CONSELF | Calculate Lift & Drag with Paraview
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Calculate Lift & Drag with Paraview

Calculate Lift & Drag with Paraview

The relative motion between an object and the air generates a load applied by the latter on the former called aero-dynamic force. When the mean, instead of air, is water or oil the same load is called hydro-dynamic or oleo-dynamic force. It is the very same phenomenon, that is exploited by a lot of different technologies and products to perform their task. Computational Fluid Dynamics simulations were adopted since their very first years to estimate aerodynamic forces, it is a typical/classical application. In this post we will show you how to manipulate a CFD solution file provided by CONSELF platform in order to estimate aerodynamic forces acting on a plane flying at a given speed.

Aerodynamic forces: what are they? What is their definition?

Aerodynamic forces are often encountered in everyday life: planes fly using the aerodynamic force their wing generates, race cars are equipped with multiple aerodynamic surfaces that, pushing the car against the ground, allow for a a better power transmission from the wheels to the track, catamarans have immersed wings that allow the boat to soar and “fly” above the water surface.

The aerodynamic force is typically decomposed in Lift and Drag:

  • Lift is the projection of the aerodynamic force vector along the direction normal to the undisturbed velocity direction
  • Drag is the projection of the aerodynamic force vector along the direction of the undisturbed velocity

Aerodynamic downforce generation in a race car

So Lift is the force that keeps a plane in the air when it is cruising 9 km above the ground, acting against its weight, while drag acts in the opposite direction with respect to the thrust provided by engines. In race cars the Downforce is the Lift again, but this time it is directed as the car weight, because its goal is to keep the car pushed towards the track, while Drag acts in the same direction of car motion but against it, slowing it down.

Pressure distribution over an airfoil

Logical steps to calculate aerodynamic forces

When the fluid interacts with solid surfaces of the model, it is deviated from the undisturbed trajectory. To impose this variation of velocity (i.e. acceleration), the solid body imposes a force on the fluid. By the action-reaction principle, the fluid itself imposes an equal and contrary force on the solid body: the aerodynamic force. This force is applied in the form of a pressure force. The solid body will see a pressure distribution on its surface resulting from this interaction. If one integrates this pressure on the whole body, the net result will be the aerodynamic force vector.

The pressure acts always normally to the surface. Considering the X axis aligned with the wind velocity, Y orthogonal to it and Z in the span-wise direction, in order to evaluate Lift & Drag we need to project the pressure along Y and X respectively and then integrate it on the whole body.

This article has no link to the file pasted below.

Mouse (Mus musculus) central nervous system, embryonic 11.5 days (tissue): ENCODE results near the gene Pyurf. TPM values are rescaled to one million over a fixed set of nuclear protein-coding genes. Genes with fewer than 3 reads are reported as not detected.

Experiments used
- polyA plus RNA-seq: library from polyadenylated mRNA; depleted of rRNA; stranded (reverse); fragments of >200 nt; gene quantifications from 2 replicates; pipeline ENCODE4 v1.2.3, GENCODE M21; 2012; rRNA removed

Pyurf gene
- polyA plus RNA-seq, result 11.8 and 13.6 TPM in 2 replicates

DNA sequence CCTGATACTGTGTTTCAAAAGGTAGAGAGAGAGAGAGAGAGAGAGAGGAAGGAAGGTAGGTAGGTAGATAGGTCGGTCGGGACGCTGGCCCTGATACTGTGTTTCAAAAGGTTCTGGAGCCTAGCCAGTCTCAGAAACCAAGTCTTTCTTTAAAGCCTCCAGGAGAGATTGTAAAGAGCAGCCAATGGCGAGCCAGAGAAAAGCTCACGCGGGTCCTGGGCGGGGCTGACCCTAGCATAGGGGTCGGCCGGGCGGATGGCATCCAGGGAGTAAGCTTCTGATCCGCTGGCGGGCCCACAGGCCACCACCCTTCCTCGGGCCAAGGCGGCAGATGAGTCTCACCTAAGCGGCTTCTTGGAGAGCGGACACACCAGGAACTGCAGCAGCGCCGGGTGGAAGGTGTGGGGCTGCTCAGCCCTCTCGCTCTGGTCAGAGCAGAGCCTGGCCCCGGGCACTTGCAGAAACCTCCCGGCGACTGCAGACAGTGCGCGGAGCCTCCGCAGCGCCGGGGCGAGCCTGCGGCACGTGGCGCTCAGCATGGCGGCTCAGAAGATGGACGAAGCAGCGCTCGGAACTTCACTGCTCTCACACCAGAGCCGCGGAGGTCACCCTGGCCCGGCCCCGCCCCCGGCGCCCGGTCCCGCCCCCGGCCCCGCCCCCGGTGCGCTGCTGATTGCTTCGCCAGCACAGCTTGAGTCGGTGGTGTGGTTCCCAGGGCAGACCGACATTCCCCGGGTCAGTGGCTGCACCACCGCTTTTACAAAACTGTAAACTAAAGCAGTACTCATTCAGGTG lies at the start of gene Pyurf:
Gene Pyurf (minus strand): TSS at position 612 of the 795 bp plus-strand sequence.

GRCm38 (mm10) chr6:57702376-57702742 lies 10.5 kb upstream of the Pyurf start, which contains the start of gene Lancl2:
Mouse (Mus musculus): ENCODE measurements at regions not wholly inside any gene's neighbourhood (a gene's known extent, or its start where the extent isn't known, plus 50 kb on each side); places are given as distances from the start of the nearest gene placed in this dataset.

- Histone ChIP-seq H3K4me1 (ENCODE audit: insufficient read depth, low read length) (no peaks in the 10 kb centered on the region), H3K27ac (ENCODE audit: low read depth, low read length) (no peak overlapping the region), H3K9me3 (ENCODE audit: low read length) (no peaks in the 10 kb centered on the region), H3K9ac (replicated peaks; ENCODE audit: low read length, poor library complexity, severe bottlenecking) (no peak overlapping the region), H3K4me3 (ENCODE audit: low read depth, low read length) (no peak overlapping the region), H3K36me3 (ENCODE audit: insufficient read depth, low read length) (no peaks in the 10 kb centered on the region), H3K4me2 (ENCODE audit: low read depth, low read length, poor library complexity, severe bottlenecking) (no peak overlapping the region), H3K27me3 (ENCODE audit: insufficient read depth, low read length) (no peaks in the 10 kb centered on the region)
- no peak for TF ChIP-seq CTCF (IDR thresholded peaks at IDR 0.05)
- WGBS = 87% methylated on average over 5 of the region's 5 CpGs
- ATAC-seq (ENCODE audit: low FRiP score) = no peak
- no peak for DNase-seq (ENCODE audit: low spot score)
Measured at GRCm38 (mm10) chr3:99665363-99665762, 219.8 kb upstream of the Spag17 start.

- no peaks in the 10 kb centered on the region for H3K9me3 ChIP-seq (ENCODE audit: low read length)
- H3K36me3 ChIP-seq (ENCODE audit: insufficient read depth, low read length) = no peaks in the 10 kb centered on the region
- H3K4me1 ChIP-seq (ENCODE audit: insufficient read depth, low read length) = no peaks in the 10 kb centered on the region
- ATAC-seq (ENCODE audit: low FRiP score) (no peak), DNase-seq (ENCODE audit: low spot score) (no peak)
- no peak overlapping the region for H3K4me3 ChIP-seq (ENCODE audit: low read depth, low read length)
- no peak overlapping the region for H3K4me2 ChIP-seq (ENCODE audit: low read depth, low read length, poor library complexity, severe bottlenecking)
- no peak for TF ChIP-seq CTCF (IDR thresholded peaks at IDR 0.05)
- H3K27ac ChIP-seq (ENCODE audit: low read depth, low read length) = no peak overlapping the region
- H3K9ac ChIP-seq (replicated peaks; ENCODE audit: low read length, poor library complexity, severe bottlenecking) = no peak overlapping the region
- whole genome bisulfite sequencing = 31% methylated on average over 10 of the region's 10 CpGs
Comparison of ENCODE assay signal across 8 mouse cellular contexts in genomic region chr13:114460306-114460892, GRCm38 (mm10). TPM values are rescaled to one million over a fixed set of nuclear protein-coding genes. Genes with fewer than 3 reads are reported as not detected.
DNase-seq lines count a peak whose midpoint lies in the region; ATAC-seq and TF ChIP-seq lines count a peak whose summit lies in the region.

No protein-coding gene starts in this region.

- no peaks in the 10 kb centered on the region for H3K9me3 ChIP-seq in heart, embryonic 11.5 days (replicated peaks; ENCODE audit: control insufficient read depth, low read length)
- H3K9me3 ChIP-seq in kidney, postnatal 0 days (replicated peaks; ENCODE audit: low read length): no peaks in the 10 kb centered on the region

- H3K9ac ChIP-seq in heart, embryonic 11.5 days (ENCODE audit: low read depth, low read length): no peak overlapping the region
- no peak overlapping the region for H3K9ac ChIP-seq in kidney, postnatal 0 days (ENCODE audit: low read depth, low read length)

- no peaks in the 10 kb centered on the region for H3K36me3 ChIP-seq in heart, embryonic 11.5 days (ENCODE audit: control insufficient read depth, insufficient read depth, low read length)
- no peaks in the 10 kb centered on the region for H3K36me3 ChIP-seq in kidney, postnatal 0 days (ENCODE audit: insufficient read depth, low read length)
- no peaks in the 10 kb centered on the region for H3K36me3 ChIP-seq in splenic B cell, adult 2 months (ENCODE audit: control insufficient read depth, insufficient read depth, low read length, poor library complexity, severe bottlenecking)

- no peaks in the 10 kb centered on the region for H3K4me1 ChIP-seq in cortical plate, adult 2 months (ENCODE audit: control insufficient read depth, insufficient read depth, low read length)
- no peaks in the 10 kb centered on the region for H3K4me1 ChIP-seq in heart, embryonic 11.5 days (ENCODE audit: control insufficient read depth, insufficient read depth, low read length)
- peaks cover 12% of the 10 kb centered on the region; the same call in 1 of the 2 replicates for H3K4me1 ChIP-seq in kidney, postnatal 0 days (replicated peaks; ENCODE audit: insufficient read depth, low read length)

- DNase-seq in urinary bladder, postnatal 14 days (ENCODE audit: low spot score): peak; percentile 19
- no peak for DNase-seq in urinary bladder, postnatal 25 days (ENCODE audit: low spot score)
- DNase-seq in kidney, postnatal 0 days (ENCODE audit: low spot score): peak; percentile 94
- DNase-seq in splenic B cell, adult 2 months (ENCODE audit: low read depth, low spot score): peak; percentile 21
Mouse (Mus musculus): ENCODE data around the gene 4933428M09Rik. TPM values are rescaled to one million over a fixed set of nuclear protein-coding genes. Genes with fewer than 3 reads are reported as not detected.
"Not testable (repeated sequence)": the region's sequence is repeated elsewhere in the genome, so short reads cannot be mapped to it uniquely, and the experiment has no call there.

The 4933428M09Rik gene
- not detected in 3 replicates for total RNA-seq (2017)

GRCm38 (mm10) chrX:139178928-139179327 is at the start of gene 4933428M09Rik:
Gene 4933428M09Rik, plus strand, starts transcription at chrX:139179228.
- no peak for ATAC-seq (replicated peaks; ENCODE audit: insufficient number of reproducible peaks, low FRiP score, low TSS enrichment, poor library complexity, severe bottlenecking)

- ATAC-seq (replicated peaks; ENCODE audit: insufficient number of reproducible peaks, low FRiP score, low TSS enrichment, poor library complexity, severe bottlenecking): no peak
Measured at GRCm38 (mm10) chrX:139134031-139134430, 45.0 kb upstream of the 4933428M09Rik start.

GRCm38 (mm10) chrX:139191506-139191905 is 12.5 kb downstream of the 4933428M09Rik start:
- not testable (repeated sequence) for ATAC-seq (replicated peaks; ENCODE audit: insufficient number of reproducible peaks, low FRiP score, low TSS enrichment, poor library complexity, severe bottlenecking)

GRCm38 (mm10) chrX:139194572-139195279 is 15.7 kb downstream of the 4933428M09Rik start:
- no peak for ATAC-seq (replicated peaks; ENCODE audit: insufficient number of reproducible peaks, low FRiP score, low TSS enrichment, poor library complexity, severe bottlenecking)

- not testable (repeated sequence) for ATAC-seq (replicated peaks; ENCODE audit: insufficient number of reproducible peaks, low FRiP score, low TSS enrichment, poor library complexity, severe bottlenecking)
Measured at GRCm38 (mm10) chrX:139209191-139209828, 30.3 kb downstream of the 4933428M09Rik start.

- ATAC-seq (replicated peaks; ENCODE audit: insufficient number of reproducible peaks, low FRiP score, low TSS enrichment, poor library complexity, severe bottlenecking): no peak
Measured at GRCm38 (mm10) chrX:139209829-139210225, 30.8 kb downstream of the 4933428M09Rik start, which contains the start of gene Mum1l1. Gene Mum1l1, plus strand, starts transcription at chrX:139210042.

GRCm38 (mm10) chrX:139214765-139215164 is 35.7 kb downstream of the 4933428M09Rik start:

There exists another contribution to the aerodynamic force calculation, it is given by the skin friction. It is a vector that, in order to be taken into account, has to be integrated on the body surface too. This result then has to be (vectorially) added to the pressure-related part.

“Import CONSELF solution file in Paraview and with some simple steps you can obtain an accurate estimation for Lift and Drag acting on your model in that particular condition”

How to calculate Lift and Drag with Paraview: the video tutorial

The tutorial video on the right shows you how to import CONSELF solution file in Paraview and, applying a sequence of simple filters, obtain an accurate estimation of aerodynamic forces acting on the model. In this specific case the X axis is aligned with the wind axis and Y is orthogonal with respect to it, so Lift & Drag will be oriented along Y and X respectively. In addition, for the sake of conciseness, only the pressure contribution will be considered, being the integration of the skin friction completely similar. In CONSELF complete solution file the skin friction is represented by the variable called Wall Shear Stress.

You can download the solution file to perform the same procedure clicking on this link.

Do you want to do the same thing with your model? You can use CONSELF 100% free WELCOME plan, you can activate it in few clicks here.

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About CONSELF

CONSELF wants to make state of the art, cutting edge technology, available to every professional in the globe.

CFD & FEM simulation software is a very powerful tool, with its adoption optimization and innovation can be achieved in every field. To make this instrument accessible to everyone means lowering costs, but mainly to develop an infrastructure that favours a super-easy adoption by market new entrants.

CONSELF is highly committed and will pursue this goal working side by side with professional and industries to define the best strategies and solutions.

CONTACT:
Alessandro Palmas – alessandro.palmas@conself.com

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